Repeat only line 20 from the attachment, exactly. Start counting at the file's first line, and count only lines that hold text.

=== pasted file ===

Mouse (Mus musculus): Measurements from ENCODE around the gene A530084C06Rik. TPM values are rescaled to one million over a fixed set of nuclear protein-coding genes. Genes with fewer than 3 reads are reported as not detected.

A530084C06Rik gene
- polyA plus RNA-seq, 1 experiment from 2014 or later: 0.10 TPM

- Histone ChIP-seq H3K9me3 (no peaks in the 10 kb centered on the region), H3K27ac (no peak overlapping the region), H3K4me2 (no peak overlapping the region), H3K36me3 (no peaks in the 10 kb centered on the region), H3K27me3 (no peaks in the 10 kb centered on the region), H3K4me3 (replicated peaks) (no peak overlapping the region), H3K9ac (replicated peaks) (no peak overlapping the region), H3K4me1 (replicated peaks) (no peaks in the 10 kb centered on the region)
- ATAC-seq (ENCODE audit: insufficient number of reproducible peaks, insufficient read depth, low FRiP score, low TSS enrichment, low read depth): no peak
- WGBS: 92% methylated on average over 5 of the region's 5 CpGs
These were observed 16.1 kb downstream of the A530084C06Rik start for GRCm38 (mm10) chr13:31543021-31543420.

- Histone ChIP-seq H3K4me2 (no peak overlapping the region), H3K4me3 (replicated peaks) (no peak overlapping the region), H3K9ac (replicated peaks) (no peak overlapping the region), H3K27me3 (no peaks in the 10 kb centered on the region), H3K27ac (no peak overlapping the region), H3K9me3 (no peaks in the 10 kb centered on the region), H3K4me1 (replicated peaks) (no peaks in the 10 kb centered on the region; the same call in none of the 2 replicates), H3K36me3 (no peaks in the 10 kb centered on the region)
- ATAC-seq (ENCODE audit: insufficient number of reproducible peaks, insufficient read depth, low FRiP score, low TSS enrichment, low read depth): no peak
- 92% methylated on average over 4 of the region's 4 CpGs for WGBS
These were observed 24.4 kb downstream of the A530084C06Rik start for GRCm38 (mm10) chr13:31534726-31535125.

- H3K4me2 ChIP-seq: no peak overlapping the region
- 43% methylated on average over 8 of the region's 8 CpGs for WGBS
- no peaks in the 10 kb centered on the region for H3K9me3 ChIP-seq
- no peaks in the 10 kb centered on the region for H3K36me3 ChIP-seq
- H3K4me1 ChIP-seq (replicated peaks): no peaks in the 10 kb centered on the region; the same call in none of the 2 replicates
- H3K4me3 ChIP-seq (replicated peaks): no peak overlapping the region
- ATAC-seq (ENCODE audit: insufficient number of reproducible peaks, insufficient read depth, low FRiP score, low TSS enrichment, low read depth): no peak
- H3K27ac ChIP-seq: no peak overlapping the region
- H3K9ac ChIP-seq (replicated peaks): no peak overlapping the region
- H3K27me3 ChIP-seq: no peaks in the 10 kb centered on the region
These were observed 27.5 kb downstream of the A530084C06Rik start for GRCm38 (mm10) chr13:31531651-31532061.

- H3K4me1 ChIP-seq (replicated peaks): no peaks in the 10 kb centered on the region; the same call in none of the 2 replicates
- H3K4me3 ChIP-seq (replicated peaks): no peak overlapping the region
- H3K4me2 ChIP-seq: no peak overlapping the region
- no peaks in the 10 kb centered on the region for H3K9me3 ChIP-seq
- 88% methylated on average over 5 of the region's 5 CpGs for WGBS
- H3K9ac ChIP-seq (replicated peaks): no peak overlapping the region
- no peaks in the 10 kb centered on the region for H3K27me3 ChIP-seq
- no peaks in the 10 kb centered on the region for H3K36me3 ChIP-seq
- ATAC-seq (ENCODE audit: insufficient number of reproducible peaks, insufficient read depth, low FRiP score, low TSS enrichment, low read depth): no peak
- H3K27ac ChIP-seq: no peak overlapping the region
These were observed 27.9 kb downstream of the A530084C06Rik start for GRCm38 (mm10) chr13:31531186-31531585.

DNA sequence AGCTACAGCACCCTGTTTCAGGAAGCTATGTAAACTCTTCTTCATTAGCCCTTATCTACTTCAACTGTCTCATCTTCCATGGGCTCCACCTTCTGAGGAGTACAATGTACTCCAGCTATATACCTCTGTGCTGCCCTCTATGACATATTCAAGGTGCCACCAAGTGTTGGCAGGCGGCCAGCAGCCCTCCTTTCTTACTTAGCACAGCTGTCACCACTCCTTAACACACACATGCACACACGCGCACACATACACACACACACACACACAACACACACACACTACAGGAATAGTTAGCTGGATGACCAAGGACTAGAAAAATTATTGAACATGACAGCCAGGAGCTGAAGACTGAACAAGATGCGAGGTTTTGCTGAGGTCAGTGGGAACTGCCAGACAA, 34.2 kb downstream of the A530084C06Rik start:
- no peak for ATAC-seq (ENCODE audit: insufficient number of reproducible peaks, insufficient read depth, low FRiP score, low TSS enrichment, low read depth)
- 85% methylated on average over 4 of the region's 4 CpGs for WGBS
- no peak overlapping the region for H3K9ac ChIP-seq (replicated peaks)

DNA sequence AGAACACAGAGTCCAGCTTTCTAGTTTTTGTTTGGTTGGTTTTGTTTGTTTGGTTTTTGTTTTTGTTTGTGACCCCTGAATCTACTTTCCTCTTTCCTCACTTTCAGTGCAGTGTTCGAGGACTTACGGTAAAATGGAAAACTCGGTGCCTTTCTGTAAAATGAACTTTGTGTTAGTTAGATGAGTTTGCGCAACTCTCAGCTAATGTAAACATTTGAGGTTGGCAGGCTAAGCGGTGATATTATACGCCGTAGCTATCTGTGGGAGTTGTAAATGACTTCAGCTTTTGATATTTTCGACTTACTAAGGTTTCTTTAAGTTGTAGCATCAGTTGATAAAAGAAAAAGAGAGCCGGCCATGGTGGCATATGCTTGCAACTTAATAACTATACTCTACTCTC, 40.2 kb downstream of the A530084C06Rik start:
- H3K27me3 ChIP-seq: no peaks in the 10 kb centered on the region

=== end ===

- H3K9ac ChIP-seq (replicated peaks): no peak overlapping the region